Many critics of Wilhelm Meisters Lehrjahre have acknowledged the work's numerous technical flaws, including its inadequately realized characters, meandering plot filled with improbable coincidences, and overall lack of aesthetic unity—the last of these objections having been generally explained by the fact that Goethe paused for several years in his composition of the novel. Most commentators, however, have seen beyond these relatively minor defects and instead focused on its significant impact as the prototypical Bildungsroman, a work that essentially defines the salient characteristics of the education novel. Modern critics have also frequently applied the concepts of psychoanalysis to the novel, with many finding this approach useful in examining Wilhelm's forging of a mature identity and in evaluating the work's female characters, particularly the abused Mignon. Several scholars have also commented on the influence of Goethe's friend Friedrich von Schiller upon Wilhelm Meisters Lehrjahre and have suggested that the work represents one of the most notable achievements in early German romantic fiction.
Buch Annette (poetry) 1767
Die Laune des Verliebten (drama) 1767
Neue Lieder (poetry) 1769
Rede Zum Schäkespears Tag (criticism) 1771
Götz von Berlichingen mit der eisernen Hand [first publication] (drama) 1773 Goetz of Berlichingen with the Iron Hand 1799
Von deutscher Baukunst (criticism) 1773
Clavigo (drama) 1774 Clavidgo (sic), 1798; also published as Clavigo 1897
Die Leiden des jungen Werthers (novel) 1774 The Sorrows of Werter 1779; also published as Werter and Charlotte 1786; The Sorrows of Young Werther 1929; and The Sufferings of Young Werther 1957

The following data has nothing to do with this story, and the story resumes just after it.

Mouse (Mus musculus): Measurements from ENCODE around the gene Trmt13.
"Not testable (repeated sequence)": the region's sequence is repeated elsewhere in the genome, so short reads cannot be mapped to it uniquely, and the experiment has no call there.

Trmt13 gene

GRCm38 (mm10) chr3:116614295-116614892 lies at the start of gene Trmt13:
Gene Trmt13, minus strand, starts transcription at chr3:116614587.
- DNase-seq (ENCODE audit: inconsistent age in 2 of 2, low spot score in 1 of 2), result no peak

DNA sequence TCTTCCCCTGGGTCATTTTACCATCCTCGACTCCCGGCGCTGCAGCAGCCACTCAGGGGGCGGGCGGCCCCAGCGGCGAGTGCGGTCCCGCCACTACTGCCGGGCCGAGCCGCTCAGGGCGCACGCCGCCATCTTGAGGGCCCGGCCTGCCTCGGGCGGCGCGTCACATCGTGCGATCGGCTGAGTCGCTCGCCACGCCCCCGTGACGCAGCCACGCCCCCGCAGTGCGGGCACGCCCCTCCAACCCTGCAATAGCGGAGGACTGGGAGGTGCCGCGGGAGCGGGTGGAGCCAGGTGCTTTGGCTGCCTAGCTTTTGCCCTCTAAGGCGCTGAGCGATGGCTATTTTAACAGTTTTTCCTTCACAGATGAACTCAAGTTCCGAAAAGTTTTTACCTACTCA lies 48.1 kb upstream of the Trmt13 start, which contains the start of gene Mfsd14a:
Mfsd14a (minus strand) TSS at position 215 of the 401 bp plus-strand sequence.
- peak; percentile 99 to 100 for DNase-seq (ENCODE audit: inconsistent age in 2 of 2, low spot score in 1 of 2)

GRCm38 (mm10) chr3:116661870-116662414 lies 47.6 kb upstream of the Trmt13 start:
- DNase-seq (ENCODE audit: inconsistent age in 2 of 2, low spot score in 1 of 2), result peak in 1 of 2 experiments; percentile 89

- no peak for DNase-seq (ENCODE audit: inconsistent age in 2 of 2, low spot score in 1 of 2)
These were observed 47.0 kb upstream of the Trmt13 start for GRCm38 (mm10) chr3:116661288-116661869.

Stella (drama) 1776 Stella 1798
Die Geschwister (drama) 1787 The Sister published in Dramatic Pieces from the German, 1792
lphigenie auf Tauris (drama) 1787 lphigenia in Tauris 1793
Der Triumph der Empfindsamkeit [first publication] (drama) 1787
Egmont (drama) 1788 Egmont 1841
Faust: Ein Fragment (poetry) 1790
Torquato Tasso (drama) 1790 Torquato Tasso published in Torquato Tasso: A Dramatic Poem from the German with Other German Poetry, 1827...
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SOURCE: “Comic Configurations and Types in Wilhelm Meisters Lehrjahre,” in Seminar: A Journal of Germanic Studies, Vol. 19, No. 1, February, 1983, pp. 6-19.
[In the following essay, Amrine traces comic archetypes, symbols, and themes in Wilhelm Meisters Lehrjahre.]
Goethe himself ranked the Lehrjahre among the ‘most incalculable productions,’1 yet critics have more often complained that the final sum is drawn all-too-neatly.2 The ending of the novel, where all the loose ends of the plot are tied up in a flurry of disclosures leading to three marriages, has been felt to be inorganic—something...
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SOURCE: “Re-presentations of Time in Wilhelm Meisters Lehrjahre,” in Seminar: A Journal of Germanic Studies, Vol. 26, No. 2, May, 1990, pp. 95-118.
[In the following essay, Kacandes analyzes the complex temporal and narrative organization of Wilhelm Meisters Lehrjahre, viewing anachrony—dissonance between the order of narration and the actual sequence of events in the storyline—as the structuring principle of the novel.]
Having just completed the leonine task of reading the whole of Wilhelm Meisters Lehrjahre in two days, Schiller recorded his immediate impressions in a letter to Goethe (2 July 1796):
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SOURCE: “The Novel and the Individual: The Significance of Goethe's Wilhelm Meister in the Debate about the Bildungsroman,” in Reflection and Action: Essays on the Bildungsroman, edited by James Hardin, University of South Carolina Press, 1991, pp. 69-96.
[In the following essay, Steinecke considers Wilhelm Meisters Lehrjahre as a seminal Bildungsroman and studies its presentation of the hero's struggle to reconcile himself with reality.]
If one were to list the most important texts in the history of the novel of the nineteenth century, one work would clearly stand out as the one most frequently mentioned and discussed: Wilhelm Meisters...